Solitary Confinement Leads to “Social Death”


Recent interviews of people in prolonged solitary confinement reveal that these men are so severely isolated that experts describe their experience as a “social death.”

Dr. Craig Haney, a professor of psychology at the University of California, Santa Cruz, interviewed 56 men who had spent between 10 and 28 years in solitary confinement at Pelican Bay State Prison in California, one of the most severe prisons in the country.

Pelican Bay’s isolation unit is comprised of windowless, 7.6-feet-by-11.6-feet cells. Doors open and close electronically and face a concrete wall. Officers speak to inmates through intercoms. The design minimizes human interaction, leaving some prisoners so disoriented that they begin to question their own existence.

Men in the isolation unit at Pelican Bay are not allowed personal phone calls and are barred from any physical contact during visits. Some of those interviewed by Dr. Haney had not had a single visitor during the decade or more spent in solitary. “I got a 15-minute phone call when my father died,” said one man in solitary for 24 years. “I realized I have family I don’t really know anymore, or even their voices.”

The interviewees in long-term solitary confinement suffered from anxiety, paranoia, perceptual disturbances, and deep depression. Nationwide, suicides among people held in isolation, who make up 3 to 8 percent of the nation’s prison population, account for about 50 percent of prison suicides.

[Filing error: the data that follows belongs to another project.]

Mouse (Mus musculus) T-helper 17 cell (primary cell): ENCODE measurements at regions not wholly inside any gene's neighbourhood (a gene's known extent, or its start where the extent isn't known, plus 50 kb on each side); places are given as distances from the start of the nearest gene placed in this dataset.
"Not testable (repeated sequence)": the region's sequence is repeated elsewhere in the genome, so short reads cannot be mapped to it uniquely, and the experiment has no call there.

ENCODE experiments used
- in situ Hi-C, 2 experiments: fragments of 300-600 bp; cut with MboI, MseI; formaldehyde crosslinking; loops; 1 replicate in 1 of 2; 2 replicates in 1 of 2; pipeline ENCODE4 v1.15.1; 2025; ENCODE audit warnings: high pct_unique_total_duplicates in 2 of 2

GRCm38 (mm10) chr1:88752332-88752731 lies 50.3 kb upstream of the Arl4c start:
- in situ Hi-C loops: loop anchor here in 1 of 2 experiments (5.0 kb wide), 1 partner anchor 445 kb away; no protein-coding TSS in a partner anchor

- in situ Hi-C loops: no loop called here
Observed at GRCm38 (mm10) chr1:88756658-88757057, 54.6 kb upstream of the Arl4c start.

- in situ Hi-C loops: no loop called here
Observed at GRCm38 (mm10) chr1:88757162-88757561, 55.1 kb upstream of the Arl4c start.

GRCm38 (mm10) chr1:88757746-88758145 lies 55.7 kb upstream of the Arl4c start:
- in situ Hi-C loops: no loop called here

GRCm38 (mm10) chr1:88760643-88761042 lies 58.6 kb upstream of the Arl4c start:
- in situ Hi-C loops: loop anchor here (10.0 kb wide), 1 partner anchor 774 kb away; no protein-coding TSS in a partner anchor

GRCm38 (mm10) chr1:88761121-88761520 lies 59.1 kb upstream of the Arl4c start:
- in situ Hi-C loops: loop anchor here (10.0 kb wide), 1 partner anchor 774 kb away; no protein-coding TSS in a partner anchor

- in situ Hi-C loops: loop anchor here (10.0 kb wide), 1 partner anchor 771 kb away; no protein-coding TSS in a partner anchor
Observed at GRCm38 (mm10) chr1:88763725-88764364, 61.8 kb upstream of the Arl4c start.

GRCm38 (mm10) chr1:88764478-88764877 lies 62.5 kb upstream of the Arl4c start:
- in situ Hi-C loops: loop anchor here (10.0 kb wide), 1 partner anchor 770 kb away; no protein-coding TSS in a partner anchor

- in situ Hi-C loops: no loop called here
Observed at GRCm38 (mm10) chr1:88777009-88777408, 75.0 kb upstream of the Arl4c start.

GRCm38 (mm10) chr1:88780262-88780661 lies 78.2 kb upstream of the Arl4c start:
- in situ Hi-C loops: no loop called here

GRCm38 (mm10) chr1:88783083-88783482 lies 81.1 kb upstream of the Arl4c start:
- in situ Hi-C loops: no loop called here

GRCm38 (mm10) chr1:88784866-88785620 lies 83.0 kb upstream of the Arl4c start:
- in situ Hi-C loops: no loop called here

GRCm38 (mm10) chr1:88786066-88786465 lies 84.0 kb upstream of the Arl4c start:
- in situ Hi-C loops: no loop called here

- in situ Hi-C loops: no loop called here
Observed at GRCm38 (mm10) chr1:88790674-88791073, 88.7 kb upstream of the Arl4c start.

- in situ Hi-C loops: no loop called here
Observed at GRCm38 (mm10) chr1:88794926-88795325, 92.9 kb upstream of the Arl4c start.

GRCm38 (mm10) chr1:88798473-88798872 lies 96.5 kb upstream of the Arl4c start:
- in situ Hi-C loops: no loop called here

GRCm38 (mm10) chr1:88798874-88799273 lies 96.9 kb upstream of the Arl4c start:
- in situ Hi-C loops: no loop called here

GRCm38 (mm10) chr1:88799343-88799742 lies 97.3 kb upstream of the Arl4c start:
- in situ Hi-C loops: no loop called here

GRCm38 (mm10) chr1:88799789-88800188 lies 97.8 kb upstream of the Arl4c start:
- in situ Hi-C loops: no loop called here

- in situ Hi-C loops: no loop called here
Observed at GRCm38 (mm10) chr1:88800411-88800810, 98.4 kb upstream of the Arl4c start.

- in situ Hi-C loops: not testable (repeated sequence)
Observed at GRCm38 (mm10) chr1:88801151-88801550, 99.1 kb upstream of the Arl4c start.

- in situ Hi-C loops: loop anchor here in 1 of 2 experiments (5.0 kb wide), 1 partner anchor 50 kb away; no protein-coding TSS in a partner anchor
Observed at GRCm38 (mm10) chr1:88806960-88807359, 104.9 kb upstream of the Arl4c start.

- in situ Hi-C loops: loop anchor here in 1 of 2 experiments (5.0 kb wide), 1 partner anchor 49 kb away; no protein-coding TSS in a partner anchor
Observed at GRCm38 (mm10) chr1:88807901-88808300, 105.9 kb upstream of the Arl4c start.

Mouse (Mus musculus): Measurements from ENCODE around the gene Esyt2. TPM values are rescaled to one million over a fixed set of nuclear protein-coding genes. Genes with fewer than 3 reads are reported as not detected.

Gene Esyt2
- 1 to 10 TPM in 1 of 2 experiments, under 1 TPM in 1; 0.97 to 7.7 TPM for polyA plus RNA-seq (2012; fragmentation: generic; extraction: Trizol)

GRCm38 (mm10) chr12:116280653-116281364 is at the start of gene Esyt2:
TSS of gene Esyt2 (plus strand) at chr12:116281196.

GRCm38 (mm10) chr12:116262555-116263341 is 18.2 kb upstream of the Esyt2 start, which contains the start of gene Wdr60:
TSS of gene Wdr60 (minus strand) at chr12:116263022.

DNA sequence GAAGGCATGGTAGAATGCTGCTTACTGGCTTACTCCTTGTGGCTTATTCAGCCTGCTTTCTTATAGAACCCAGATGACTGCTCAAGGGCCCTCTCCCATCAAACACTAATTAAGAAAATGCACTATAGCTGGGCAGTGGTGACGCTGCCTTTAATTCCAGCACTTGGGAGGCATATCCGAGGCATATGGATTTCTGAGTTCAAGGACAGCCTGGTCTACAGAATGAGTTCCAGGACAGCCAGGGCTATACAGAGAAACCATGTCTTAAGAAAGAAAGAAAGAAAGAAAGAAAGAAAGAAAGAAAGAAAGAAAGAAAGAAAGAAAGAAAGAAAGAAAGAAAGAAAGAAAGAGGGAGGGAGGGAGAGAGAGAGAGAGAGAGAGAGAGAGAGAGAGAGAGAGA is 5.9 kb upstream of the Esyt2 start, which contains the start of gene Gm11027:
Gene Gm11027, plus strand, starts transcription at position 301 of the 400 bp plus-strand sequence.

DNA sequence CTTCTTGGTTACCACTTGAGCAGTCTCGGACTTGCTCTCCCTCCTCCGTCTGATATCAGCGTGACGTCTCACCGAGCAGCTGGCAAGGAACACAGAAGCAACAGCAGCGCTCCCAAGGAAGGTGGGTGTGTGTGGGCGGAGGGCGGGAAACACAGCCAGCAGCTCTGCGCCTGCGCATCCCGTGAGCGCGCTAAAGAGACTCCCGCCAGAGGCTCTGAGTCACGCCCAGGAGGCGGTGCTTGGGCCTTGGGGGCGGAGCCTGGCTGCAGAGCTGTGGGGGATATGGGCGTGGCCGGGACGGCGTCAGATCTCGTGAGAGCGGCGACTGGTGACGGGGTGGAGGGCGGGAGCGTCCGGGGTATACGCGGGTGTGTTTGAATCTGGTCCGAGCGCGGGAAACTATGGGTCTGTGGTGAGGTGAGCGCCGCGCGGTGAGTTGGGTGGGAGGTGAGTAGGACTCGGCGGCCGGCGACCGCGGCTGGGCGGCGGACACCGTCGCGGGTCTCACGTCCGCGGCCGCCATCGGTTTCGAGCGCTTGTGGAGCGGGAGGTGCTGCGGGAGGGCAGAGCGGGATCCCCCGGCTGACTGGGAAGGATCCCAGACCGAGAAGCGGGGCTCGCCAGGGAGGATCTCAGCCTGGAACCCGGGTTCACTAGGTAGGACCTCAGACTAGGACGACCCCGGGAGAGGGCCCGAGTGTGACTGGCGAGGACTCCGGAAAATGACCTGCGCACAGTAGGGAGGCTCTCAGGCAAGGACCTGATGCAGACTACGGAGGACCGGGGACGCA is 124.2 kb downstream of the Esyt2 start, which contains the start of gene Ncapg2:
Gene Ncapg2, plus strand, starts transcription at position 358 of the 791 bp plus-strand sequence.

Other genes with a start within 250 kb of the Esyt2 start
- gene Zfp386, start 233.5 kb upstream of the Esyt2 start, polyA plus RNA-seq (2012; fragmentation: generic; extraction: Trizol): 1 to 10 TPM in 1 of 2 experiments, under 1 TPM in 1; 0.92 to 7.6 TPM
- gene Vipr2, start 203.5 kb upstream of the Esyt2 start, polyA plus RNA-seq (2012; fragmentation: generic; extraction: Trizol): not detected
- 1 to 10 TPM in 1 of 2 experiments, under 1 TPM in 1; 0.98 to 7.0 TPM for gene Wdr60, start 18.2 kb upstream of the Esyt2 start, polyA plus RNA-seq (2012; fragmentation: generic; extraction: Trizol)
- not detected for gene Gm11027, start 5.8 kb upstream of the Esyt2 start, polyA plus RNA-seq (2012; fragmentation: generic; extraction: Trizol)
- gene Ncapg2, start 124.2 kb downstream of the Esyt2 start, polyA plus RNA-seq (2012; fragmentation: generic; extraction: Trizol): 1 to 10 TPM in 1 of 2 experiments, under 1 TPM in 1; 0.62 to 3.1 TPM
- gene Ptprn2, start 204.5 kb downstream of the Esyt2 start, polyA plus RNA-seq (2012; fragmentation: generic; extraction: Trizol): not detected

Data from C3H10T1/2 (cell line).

The use of long-term isolation escalated after “tough on crime” policies led states to build super-maximum-security prisons in the 1980s and 1990s. Today, about 75,000 people are held in solitary confinement in state and federal prisons in the United States. Some states have begun to reduce the number of people in isolation.

Dr. Haney’s findings support the view shared by a growing number of corrections officials and policymakers that isolating people for years is unnecessary and ineffective. President Obama last month questioned whether “we really think it makes sense to lock so many people alone in tiny cells for 23 hours a day, sometimes for months or even years at a time.”

United States Supreme Court Justice Anthony Kennedy recently condemned solitary confinement, writing in his concurring opinion in Davis v. Ayala that “[y]ears on end of near-total isolation exacts a terrible price.” “[T]he human toll wrought by extended terms of isolation,” including madness and suicide, anxiety, panic, withdrawal, hallucinations, and self-mutilation, is an “added punishment,” the justice reasoned, and consideration of whether this added punishment falls short of contemporary standards of decency, and therefore violates the Eighth Amendment’s prohibition of cruel and unusual punishment, “is needed.”